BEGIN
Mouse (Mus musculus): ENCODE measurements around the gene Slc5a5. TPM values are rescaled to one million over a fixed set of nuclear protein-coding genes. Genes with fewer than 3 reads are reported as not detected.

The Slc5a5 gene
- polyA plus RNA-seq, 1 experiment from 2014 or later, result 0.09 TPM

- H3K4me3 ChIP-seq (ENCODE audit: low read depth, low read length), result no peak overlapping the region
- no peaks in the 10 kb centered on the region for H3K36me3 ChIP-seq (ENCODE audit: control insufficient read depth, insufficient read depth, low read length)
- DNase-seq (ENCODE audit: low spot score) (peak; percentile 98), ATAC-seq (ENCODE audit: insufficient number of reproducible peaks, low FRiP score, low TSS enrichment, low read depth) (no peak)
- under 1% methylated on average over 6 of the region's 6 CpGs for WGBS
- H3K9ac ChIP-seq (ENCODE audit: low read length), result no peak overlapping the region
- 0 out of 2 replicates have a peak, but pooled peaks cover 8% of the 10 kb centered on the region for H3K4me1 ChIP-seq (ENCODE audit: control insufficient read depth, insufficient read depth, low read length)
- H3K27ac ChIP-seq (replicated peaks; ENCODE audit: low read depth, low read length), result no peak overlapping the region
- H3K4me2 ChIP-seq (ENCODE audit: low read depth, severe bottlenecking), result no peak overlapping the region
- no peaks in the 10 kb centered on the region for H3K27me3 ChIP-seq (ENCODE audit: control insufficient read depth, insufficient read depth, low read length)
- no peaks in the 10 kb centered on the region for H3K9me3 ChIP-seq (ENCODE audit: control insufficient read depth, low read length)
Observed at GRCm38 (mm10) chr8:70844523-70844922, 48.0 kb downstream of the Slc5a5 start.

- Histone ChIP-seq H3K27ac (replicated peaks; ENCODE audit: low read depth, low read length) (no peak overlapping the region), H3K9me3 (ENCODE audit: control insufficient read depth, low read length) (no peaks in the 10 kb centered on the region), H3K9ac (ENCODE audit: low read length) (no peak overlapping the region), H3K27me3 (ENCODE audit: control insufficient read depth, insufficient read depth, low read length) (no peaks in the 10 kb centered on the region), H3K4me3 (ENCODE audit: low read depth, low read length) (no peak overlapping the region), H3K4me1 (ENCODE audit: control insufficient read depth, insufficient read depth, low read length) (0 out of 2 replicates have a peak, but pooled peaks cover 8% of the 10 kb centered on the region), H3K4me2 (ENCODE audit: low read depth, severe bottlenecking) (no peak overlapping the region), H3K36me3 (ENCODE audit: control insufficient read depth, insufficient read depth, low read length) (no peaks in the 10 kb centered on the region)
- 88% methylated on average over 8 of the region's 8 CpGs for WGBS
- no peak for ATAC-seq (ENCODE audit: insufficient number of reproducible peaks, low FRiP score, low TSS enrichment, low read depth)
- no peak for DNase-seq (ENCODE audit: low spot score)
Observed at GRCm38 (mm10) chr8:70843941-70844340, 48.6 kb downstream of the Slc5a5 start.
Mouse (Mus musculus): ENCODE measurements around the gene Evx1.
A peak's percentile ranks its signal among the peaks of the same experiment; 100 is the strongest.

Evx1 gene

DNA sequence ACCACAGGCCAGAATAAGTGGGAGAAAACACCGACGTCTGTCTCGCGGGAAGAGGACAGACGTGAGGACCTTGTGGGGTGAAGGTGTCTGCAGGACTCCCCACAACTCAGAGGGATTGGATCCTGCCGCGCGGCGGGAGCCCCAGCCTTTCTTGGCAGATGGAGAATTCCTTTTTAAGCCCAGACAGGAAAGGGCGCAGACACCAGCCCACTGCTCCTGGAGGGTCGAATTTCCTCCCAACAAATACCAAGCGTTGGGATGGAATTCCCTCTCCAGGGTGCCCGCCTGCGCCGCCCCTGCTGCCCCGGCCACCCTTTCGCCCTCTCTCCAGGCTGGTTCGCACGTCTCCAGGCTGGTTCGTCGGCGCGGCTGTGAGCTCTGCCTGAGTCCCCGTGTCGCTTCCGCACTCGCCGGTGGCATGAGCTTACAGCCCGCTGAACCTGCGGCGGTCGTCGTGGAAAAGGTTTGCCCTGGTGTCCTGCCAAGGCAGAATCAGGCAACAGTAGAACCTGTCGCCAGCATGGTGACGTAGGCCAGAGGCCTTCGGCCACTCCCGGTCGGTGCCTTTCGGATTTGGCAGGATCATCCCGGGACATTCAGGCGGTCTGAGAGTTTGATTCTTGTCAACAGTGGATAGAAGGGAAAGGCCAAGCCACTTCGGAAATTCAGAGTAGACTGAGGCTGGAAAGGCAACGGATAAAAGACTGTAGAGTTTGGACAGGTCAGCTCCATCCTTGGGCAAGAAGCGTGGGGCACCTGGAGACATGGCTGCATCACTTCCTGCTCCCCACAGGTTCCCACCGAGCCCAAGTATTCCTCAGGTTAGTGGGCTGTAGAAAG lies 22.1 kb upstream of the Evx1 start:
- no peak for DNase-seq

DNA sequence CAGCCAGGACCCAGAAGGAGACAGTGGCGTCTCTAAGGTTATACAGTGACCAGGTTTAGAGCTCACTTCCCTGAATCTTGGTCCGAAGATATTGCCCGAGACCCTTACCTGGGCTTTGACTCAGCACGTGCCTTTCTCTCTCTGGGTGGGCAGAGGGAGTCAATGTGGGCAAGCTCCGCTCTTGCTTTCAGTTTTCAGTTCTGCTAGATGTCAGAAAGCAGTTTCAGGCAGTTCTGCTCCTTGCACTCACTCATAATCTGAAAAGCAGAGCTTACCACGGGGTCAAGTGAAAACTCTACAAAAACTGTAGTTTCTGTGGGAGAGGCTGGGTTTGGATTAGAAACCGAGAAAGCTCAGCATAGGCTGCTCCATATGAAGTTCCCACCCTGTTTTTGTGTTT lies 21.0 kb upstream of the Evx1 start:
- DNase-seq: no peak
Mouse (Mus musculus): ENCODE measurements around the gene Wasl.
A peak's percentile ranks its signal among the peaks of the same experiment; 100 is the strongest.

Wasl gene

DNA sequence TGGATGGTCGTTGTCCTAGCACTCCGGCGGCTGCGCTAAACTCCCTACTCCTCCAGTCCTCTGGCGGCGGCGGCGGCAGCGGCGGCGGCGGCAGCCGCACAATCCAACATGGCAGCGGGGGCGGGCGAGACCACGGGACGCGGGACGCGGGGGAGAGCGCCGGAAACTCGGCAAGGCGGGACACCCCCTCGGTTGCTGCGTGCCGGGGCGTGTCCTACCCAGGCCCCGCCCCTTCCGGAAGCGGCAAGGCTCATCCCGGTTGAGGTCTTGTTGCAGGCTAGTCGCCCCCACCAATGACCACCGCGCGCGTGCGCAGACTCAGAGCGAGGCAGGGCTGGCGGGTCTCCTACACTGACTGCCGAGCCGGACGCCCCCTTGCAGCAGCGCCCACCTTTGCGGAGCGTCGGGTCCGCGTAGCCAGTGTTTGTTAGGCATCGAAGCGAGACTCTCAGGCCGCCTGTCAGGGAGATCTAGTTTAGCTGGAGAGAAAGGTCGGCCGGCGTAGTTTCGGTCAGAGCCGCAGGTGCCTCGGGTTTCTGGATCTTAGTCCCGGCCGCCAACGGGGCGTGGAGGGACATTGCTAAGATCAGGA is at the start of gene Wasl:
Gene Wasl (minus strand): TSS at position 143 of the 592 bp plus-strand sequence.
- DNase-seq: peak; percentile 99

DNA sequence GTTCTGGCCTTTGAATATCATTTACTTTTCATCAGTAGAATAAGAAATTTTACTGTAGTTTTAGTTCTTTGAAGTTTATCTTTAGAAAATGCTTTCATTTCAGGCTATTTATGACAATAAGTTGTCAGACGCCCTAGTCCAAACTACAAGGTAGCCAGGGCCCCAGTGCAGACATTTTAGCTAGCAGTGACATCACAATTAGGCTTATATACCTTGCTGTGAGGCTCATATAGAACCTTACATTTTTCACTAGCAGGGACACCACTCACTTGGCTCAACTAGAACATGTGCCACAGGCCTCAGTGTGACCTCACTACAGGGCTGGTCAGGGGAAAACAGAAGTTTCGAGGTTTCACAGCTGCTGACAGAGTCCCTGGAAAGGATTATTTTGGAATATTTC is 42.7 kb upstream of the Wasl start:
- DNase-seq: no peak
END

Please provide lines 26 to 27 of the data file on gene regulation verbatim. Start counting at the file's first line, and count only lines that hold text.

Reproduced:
- DNase-seq: no peak
Mouse (Mus musculus): ENCODE measurements around the gene Wasl.